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UK govt places nearly 2 million people in North East England under lockdown restrictions, imposes curfew & ban on visits

UK govt places nearly 2 million people in North East England under lockdown restrictions, imposes curfew & ban on visits
Local lockdown restrictions are being introduced in parts of North East England to curb the spread of coronavirus following “concerning rates of infection,” Health Secretary Matt Hancock said on Thursday.

Nearly two million people in the northeast of the country are facing fresh restrictions as coronavirus cases in the region increase. Speaking in the Commons, Hancock said that from tomorrow, in Northumberland, North Tyneside, South Tyneside, Newcastle upon Tyne, Gateshead, Sunderland and County Durham, residents “should not socialize with other people outside their own households or support bubble.”

Hospitality for food and drink will be restricted to table service only. Leisure and entertainment venues must close between 10pm and 5am.

According to Hancock, council leaders in the North East had written to him urging that tighter restrictions were put in place.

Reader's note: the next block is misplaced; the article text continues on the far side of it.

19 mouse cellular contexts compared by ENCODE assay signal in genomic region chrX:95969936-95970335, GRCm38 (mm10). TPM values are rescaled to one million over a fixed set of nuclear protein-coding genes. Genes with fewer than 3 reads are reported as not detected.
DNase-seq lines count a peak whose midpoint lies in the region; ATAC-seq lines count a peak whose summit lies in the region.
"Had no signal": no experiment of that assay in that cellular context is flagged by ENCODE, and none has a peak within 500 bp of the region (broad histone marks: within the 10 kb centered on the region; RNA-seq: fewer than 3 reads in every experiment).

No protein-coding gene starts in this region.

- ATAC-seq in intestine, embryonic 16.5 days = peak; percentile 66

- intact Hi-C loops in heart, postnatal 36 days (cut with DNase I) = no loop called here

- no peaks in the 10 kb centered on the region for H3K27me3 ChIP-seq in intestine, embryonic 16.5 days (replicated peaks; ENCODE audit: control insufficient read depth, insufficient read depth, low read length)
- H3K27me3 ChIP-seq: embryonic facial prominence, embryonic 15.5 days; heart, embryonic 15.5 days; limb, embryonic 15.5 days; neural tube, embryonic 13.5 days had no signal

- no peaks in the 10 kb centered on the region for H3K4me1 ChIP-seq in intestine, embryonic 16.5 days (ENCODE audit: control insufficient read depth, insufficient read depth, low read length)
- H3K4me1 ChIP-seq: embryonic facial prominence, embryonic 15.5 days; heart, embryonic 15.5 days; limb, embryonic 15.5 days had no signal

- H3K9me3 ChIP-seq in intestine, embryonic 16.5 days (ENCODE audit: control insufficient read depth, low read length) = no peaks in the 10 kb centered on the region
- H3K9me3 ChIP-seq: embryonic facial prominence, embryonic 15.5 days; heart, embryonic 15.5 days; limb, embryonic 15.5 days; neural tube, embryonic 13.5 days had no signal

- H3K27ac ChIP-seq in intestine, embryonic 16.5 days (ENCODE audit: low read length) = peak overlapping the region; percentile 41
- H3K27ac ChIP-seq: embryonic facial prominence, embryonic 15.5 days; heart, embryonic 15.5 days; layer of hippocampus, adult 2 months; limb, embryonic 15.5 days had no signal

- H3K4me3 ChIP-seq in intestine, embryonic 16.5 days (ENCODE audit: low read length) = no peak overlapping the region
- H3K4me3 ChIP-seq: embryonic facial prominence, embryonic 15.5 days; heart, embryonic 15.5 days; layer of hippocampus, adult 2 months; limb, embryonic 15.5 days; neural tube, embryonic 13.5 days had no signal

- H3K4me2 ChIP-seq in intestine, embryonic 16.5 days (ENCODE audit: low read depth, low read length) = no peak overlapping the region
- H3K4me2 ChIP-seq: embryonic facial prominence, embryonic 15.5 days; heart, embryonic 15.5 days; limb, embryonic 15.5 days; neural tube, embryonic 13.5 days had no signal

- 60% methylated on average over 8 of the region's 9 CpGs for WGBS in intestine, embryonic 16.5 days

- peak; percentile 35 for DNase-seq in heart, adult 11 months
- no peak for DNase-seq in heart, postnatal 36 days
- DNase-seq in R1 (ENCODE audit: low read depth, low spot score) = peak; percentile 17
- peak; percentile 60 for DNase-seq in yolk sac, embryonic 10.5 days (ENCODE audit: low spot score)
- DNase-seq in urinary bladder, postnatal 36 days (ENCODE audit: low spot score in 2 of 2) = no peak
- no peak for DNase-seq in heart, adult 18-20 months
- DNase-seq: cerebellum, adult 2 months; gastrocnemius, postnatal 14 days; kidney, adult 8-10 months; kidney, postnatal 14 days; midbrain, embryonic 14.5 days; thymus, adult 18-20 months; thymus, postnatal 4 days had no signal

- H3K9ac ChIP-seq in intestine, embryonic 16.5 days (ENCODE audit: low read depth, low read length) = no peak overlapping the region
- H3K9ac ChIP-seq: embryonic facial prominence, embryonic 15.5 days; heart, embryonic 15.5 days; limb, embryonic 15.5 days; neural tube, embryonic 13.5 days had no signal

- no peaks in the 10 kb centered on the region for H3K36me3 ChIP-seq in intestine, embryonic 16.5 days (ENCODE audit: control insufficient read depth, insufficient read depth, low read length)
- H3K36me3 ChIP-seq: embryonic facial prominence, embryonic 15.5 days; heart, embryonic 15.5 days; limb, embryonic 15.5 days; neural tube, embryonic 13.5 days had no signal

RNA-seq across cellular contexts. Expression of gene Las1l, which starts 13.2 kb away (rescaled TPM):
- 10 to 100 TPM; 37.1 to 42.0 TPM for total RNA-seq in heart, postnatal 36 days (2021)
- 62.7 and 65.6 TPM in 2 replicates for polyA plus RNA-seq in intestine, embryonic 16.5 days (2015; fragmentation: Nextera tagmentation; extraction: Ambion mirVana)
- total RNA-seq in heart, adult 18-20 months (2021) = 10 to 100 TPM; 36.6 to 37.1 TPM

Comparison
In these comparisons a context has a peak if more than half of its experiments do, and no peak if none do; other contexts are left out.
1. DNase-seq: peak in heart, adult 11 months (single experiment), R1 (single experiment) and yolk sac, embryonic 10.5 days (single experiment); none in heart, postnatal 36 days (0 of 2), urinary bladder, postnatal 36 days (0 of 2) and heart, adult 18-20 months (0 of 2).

Edward Argar, a minister in the Department of Health and Social Care, said earlier on Thursday that “a spike in infections” was recorded in the North East, and “it is exactly what we have seen in the North West.”

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Prime Minister Boris Johnson said on Wednesday a second coronavirus lockdown in the whole country would be “disastrous” for the British economy. A spokesman for Johnson, when asked whether a curfew might be brought in, said on Thursday that Britain does not plan any additional restrictions for London at the moment. However, people should abide by the new “rule of six,” he added.

New laws prohibiting social gatherings of more than six people came into effect on Monday as the government called on the public to remain vigilant during the coronavirus pandemic.

Argar also said on Thursday that nationwide measures to control the spread of coronavirus in Britain are not currently needed. The government was sticking with its plan for local lockdowns for now, Argar added.

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